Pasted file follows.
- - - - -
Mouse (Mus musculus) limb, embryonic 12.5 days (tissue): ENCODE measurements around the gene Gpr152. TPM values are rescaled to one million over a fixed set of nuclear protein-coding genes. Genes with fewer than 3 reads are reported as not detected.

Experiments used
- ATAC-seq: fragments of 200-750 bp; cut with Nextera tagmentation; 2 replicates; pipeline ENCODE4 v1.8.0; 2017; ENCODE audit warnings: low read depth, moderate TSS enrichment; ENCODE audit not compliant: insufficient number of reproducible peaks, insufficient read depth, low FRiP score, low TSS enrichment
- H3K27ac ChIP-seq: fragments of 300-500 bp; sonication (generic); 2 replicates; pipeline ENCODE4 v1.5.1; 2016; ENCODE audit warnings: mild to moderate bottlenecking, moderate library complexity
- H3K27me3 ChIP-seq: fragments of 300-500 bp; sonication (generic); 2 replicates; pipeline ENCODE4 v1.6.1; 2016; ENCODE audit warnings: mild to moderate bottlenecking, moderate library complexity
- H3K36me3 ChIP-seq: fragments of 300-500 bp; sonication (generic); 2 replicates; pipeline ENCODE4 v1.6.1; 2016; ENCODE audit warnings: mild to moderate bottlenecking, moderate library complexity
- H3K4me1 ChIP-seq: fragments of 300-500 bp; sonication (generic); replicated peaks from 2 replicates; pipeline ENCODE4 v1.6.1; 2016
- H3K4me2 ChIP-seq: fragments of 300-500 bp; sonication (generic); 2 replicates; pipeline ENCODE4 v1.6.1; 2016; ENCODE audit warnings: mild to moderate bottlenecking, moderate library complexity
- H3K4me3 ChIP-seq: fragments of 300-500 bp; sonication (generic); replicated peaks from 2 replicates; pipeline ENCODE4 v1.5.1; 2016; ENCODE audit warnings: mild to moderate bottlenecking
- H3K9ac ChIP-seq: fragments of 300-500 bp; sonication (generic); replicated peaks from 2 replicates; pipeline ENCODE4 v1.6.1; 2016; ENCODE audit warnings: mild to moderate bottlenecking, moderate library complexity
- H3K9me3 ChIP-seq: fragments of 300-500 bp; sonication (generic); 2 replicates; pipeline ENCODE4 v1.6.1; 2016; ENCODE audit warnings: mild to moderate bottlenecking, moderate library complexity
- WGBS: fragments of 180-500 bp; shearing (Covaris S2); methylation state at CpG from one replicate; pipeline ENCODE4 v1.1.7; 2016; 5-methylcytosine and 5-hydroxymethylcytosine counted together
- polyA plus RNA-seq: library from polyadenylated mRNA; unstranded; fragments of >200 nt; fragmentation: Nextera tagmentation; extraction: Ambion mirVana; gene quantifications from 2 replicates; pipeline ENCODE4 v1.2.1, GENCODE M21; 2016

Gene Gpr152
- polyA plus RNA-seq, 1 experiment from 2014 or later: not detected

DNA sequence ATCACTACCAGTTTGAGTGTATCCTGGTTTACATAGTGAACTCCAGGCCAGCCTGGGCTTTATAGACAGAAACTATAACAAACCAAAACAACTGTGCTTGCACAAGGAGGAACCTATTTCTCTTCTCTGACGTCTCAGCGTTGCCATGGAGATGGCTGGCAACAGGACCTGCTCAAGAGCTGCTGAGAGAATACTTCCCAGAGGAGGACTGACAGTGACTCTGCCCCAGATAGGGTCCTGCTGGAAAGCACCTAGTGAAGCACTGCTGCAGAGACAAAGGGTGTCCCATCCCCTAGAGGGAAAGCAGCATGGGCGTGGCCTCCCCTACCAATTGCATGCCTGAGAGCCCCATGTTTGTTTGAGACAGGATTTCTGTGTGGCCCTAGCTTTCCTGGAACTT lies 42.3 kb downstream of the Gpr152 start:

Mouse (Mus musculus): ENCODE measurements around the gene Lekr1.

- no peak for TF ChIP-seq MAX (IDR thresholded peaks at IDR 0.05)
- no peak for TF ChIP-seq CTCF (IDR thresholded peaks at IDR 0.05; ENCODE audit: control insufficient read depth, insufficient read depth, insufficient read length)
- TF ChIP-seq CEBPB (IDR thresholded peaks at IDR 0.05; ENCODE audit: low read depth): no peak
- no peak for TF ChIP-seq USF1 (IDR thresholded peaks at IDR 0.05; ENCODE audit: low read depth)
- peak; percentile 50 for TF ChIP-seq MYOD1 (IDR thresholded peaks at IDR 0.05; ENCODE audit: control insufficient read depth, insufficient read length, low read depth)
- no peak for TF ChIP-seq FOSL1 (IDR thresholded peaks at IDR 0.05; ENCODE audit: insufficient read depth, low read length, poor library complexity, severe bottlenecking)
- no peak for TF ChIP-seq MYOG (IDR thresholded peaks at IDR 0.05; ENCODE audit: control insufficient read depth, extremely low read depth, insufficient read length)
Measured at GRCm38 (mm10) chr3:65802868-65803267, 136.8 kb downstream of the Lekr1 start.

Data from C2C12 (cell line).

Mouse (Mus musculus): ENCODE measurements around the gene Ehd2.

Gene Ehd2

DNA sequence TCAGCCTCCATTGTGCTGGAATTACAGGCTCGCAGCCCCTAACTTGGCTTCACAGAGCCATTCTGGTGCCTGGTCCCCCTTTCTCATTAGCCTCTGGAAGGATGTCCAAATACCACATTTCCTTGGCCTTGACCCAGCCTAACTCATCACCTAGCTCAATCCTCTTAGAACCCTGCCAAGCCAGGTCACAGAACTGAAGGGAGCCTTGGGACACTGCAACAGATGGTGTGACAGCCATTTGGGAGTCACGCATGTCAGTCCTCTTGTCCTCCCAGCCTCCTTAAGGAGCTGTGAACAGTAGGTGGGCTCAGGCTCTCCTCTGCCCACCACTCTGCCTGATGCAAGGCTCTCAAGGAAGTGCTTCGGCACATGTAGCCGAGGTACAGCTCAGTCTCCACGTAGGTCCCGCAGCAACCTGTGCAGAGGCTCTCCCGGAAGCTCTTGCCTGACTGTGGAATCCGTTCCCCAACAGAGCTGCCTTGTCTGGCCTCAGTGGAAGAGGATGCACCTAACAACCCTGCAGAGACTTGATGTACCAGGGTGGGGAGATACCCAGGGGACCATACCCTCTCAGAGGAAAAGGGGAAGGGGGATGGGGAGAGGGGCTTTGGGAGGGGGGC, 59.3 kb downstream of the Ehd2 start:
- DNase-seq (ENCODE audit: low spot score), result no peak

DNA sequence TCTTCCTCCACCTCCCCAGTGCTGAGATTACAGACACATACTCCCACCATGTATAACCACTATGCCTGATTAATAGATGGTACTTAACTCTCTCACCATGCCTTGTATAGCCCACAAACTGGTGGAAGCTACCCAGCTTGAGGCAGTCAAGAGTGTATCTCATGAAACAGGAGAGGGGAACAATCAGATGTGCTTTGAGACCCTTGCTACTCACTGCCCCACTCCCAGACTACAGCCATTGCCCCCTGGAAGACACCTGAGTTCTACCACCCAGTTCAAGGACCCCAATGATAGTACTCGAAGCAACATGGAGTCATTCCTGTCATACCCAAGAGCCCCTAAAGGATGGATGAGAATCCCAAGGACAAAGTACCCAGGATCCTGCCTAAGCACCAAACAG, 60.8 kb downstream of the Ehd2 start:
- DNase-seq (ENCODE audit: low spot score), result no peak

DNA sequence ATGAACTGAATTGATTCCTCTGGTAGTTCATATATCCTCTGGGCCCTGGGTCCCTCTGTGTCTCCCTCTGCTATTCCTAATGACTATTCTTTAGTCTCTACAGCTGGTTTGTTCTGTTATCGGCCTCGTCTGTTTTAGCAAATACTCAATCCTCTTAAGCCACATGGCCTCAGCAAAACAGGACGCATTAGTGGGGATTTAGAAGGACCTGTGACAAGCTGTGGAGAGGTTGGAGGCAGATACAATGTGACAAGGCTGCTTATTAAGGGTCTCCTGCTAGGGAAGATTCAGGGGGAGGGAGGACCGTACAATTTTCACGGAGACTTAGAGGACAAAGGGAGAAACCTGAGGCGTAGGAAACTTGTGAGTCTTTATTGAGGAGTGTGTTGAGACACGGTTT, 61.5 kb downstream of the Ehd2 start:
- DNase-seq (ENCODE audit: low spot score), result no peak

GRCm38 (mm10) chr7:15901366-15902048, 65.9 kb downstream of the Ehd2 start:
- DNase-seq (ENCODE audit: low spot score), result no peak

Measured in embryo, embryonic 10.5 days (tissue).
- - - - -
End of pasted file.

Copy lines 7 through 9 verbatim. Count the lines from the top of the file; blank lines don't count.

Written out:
- H3K4me1 ChIP-seq: fragments of 300-500 bp; sonication (generic); replicated peaks from 2 replicates; pipeline ENCODE4 v1.6.1; 2016
- H3K4me2 ChIP-seq: fragments of 300-500 bp; sonication (generic); 2 replicates; pipeline ENCODE4 v1.6.1; 2016; ENCODE audit warnings: mild to moderate bottlenecking, moderate library complexity
- H3K4me3 ChIP-seq: fragments of 300-500 bp; sonication (generic); replicated peaks from 2 replicates; pipeline ENCODE4 v1.5.1; 2016; ENCODE audit warnings: mild to moderate bottlenecking